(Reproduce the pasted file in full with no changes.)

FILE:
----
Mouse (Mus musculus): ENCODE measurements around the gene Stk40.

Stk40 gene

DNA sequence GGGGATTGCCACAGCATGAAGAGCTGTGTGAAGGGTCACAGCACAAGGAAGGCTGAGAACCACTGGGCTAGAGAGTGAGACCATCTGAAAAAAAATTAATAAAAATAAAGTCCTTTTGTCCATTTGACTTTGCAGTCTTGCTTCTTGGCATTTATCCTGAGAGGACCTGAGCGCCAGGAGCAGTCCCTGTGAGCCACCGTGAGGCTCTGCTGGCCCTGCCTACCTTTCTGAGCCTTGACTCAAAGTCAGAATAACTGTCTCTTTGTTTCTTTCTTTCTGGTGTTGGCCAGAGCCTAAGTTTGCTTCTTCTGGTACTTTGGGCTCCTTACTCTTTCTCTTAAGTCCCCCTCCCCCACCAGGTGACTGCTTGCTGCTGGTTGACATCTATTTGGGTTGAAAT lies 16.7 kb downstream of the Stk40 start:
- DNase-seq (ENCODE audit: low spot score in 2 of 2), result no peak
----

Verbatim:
Mouse (Mus musculus): ENCODE measurements around the gene Stk40.

Stk40 gene

DNA sequence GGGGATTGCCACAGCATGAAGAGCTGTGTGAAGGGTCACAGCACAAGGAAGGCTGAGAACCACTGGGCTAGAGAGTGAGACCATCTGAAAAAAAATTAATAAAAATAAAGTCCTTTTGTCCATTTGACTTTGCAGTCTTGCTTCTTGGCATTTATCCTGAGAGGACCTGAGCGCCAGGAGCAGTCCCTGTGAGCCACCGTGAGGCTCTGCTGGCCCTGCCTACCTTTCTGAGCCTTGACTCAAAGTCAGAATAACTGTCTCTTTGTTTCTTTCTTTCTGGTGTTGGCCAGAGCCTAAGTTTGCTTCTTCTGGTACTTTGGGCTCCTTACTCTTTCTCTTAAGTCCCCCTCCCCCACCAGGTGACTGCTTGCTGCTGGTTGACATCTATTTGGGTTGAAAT lies 16.7 kb downstream of the Stk40 start:
- DNase-seq (ENCODE audit: low spot score in 2 of 2), result no peak